Spittoon.biz Bookmark This page
The EWBC conferences bring together the most generous of souls; I’m yet to meet a wine lover who doesn’t delight in sharing the bottle in his hand. Share over a plate or two of food and firm friendships are made. At the EWBC 2012 the wine and food of Turkey certainly didn’t disappoint.

The Grapes of Turkey

While the international favourites of Chardonnay, Syrah, Merlot and Sauvignon Blanc make for some interesting, and in many cases, delightful wines (Tempranillo and Cabernet Franc too) it is the local varieties that are most interesting. There are plenty of them too, those most commonly encountered include Narince (Nah-rin-jeh) and Emir (Eh-mere) for the whites and Boğaskere (Bow-aah-zker-reh), Kalecik Karasi (Kah-le-jic Car-ah-ser) and Öküzgözü (Oh-cooz-goe-zoo) for the red.

Narince generally offers a richness/fullness to the palate and a peachy, tropical fruit edge to the flavour. Both oaked and unoaked versions can be found, sometimes blended with various quantities of Chardonnay. All those that came my way were rather good, some commented of the over-use of oak, but these wines are tailored to more domestic tastes. A fortified version was also interesting as an after dinner sweet wine. Narince is Turkish for ‘delicately’.

The other white grape is the Emir; this apply and citrus flavoured wine I found just too tart and overly acidic as a still wine but, maybe, given a hot day and a plate of fresh fish or seafood I can see its place. Emir is native to Cappadocia. A couple of sparkling wines show some promise although weren’t terribly exciting.

For the three main red are – Boğaskere, Kalecik Karasi and Öküzgözü. The latter being my favourite with generally hefty tannins and a medium bodied palate, a great robust food wine. Boğaskere (throat-burner) makes denser wines with substantial tannins and a marked ability to age well, developing leather, clove and dark fruit flavours as it does so. Both Öküzgözü and Boğaskere can be melded together in various blends. The Kalecik Karasi on the other hand (Kalecik Karasi means ‘black from the small castle’, Kalecik being a small village north of Ankara known for its castle) is several degrees paler in colour than the other reds and equally lighter in weight and body.

Kocabag Okuzgozu

Where to Buy

A fledgling industry is wine production in Turkey; of the producers I met and discovered only one or two of their wines are available in the UK. Marks and Spencers stocks the citrus, minerally wonder that is the Sevilen Sauvignon Blanc (adegga/snooth]. The Wine Society was also mentioned as stocking a couple (although I found no wines listed on line). And then I discovered Taste Turkey! Loads of wines listed here including those from Kavaklidere, Kayra, and Vinkara.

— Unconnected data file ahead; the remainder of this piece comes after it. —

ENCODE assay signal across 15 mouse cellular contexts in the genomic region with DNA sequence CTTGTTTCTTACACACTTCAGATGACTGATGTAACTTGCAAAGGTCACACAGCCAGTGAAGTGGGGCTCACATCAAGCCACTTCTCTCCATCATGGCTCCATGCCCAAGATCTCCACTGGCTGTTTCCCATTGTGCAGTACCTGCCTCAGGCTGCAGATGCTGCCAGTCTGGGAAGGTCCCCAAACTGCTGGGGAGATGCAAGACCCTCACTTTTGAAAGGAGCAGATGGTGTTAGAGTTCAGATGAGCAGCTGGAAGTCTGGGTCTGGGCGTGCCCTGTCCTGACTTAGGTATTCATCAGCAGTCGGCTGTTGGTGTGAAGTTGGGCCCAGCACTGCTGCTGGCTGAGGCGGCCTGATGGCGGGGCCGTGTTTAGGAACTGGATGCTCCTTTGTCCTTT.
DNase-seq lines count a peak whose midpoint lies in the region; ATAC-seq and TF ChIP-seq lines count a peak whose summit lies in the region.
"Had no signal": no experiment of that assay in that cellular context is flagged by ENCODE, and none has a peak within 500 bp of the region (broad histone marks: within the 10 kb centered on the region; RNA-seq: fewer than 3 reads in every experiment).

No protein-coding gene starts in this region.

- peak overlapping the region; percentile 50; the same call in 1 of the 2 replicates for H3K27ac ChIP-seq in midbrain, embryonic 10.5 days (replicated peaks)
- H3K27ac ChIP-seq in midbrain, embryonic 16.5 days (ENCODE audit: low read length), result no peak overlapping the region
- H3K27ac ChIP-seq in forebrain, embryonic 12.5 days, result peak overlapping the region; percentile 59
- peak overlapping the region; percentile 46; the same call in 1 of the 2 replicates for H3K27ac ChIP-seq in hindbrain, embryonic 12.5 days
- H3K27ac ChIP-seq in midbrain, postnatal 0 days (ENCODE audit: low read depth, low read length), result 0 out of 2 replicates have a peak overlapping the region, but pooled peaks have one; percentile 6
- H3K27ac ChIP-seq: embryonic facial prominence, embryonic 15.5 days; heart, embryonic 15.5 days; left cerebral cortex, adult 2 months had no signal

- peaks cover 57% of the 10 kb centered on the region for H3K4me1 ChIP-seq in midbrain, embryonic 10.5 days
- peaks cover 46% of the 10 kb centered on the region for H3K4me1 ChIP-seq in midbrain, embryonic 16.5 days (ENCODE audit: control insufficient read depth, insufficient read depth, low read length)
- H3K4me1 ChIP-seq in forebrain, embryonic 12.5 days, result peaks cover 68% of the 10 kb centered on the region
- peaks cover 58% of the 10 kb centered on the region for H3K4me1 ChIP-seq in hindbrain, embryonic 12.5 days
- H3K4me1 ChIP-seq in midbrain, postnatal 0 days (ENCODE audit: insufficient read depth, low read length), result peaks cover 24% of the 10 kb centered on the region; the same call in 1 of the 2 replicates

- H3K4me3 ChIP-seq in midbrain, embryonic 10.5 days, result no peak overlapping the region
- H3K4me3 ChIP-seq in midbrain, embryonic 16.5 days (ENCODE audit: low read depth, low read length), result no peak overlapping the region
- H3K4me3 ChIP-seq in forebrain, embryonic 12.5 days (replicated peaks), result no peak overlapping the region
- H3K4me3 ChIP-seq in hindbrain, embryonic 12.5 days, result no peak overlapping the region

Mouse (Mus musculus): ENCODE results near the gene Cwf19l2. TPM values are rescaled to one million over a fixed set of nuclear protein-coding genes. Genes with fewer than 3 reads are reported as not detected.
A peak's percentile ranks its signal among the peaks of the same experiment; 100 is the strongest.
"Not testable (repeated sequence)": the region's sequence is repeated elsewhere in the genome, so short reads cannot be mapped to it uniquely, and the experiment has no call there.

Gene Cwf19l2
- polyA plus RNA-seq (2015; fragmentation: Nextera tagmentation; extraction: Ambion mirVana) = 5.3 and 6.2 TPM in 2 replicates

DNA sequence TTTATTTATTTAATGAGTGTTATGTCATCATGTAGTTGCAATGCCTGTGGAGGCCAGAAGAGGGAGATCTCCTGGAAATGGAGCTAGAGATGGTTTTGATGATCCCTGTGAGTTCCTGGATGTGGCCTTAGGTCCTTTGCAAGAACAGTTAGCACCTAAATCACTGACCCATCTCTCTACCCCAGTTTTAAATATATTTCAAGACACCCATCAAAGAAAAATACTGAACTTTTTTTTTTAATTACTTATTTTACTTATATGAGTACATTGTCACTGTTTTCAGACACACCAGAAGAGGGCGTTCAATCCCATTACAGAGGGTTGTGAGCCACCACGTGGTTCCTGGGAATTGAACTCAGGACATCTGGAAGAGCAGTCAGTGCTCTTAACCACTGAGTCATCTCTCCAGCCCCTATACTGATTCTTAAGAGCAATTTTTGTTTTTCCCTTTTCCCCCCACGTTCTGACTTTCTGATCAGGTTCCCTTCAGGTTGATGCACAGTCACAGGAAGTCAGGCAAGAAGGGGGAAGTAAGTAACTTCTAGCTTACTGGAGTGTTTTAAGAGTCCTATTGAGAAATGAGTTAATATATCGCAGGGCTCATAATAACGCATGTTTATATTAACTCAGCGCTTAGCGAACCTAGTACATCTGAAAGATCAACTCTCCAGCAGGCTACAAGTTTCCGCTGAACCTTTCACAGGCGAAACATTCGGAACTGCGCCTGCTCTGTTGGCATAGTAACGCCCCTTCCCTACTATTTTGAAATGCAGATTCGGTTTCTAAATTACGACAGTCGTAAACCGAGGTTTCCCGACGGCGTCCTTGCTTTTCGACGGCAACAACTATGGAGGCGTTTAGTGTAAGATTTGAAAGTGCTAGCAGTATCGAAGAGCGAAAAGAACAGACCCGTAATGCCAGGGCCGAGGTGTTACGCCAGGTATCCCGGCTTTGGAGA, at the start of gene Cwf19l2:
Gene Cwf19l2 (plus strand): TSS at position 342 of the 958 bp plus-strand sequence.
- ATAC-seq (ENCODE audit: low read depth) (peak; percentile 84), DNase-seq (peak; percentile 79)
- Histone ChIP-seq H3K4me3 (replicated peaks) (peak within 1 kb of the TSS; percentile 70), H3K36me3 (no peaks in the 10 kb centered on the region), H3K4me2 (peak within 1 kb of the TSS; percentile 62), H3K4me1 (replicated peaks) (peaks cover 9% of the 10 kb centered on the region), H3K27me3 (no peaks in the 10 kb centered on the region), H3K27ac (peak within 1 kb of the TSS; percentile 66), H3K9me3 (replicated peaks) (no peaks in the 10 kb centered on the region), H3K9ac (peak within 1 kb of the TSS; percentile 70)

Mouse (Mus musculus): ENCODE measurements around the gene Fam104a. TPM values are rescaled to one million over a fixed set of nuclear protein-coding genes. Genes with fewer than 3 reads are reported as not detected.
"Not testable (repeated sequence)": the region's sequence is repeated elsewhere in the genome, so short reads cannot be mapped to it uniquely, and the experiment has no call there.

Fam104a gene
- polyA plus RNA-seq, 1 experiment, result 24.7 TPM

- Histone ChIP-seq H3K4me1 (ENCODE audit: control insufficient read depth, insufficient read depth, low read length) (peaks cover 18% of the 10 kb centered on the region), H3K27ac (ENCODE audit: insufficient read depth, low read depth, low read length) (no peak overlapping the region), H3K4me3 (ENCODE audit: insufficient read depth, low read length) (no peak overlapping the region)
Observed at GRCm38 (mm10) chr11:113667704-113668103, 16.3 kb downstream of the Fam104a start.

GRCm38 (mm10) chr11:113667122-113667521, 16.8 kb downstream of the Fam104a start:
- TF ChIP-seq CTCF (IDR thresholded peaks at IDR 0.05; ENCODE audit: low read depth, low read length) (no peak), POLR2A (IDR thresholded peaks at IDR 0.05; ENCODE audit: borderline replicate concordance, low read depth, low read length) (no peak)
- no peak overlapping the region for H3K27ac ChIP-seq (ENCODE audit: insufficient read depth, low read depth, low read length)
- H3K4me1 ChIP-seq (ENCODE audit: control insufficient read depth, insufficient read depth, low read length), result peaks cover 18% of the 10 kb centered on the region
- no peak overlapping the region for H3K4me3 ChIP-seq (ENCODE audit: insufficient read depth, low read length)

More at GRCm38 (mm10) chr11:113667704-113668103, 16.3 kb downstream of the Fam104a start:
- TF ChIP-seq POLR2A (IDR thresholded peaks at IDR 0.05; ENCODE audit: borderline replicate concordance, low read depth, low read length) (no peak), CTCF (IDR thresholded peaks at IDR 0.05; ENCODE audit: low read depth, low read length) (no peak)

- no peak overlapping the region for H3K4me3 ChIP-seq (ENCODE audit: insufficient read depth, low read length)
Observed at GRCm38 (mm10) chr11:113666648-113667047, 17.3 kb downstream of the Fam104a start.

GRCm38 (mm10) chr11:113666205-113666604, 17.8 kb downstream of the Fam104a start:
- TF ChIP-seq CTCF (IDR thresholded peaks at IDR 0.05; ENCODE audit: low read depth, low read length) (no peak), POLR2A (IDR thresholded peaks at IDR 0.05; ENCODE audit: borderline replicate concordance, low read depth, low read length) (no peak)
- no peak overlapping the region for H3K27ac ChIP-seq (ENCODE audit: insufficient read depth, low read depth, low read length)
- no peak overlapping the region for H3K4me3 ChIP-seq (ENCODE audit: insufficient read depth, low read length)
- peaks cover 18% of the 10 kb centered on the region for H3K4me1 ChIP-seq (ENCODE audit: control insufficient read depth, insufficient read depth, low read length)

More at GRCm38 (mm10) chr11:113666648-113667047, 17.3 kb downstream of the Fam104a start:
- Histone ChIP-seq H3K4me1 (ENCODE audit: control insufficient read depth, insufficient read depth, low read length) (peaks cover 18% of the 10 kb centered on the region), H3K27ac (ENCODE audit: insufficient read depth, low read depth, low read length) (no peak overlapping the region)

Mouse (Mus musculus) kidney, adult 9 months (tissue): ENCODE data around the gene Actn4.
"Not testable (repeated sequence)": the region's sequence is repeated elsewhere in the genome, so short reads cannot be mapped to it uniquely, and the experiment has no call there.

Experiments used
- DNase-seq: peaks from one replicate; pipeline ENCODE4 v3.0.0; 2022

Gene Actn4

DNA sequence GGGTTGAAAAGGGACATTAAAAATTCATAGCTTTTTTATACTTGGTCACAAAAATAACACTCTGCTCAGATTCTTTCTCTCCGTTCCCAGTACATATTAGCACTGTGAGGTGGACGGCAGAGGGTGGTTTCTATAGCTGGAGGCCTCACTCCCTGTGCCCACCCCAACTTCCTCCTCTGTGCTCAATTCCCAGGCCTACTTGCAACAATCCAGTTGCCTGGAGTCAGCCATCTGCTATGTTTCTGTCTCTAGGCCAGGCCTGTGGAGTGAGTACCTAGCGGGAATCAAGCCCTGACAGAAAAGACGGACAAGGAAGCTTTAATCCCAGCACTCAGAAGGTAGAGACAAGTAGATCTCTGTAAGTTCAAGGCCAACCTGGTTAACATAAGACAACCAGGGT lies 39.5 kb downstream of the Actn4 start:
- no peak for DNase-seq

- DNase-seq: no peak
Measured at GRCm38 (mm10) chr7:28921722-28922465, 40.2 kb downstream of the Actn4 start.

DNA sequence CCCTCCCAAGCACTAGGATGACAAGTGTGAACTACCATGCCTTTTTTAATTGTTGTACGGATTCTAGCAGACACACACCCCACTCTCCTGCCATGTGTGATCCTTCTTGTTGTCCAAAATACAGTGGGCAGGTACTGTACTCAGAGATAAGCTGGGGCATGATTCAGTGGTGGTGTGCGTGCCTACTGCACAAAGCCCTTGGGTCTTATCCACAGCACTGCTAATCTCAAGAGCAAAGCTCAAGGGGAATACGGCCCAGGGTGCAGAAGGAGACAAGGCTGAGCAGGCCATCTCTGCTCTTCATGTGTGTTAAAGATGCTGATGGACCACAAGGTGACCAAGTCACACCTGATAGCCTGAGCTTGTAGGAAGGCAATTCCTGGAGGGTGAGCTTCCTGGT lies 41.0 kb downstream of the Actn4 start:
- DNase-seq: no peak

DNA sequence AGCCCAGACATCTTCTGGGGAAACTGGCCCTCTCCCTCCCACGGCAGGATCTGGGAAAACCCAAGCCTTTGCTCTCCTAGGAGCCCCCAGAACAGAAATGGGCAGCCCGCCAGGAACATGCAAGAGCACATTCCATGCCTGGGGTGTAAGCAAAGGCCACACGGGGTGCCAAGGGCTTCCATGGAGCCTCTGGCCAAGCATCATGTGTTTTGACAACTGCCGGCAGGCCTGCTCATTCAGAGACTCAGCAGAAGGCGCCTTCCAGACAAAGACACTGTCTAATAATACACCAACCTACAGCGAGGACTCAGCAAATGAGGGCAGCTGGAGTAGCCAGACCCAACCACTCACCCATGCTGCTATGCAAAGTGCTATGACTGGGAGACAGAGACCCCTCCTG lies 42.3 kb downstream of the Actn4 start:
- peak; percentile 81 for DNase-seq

Photo Gallery – Wine and Food of Turkey From EWBC 2012


  1. Ewan says:

    Hi Andy, we did stock Vinkara’s KK 2009 earlier this year. doubtless there will be more Turkish wines on our List in the future, but not just at the moment.

Leave a Comment »


Enter your email address to subscribe to this blog and receive notifications of new posts by email.

Recent Posts


A Wine For Your Burger

Today is National Burger Day. I am sure Burger King and the ol’ golden triangle guys are loving it. But something a little more classy andRead More


Video: Tanqueray No. Ten Silver Martini Cocktail

This month Tanqueray No. TEN celebrated at WORLD CLASS, the annual search for the globe’s best bartenders, hosted in the heart of London at 33 FitzroyRead More


Qcumber and Gin

Cucumber – an occasional garnish for a gin and tonic and one that works best with herbaceous-led gins. Looking at the likes of Caorunn and GinRead More


Winery Outbuilding Chateau Mauvesin-Barton

A photo taken in Bordeaux for this weeks Sunday Wine Shot – rather apt as the group who went on the trip are meeting for aRead More


Cocktails at Scarfes

I have to say I do love this bar. The plush, slightly eclectic décor had me as I walked through the door, while the cocktails wereRead More


Charles Metcalfe’s Top Tips On Wines For Summer Pairings

Charles Metcalfe was at the Foodies Festival in Bristol this summer. He hosted food and wine pairing sessions in the marquees set up on site. WeRead More


© 2004-2014 Spittoon.biz All Rights Reserved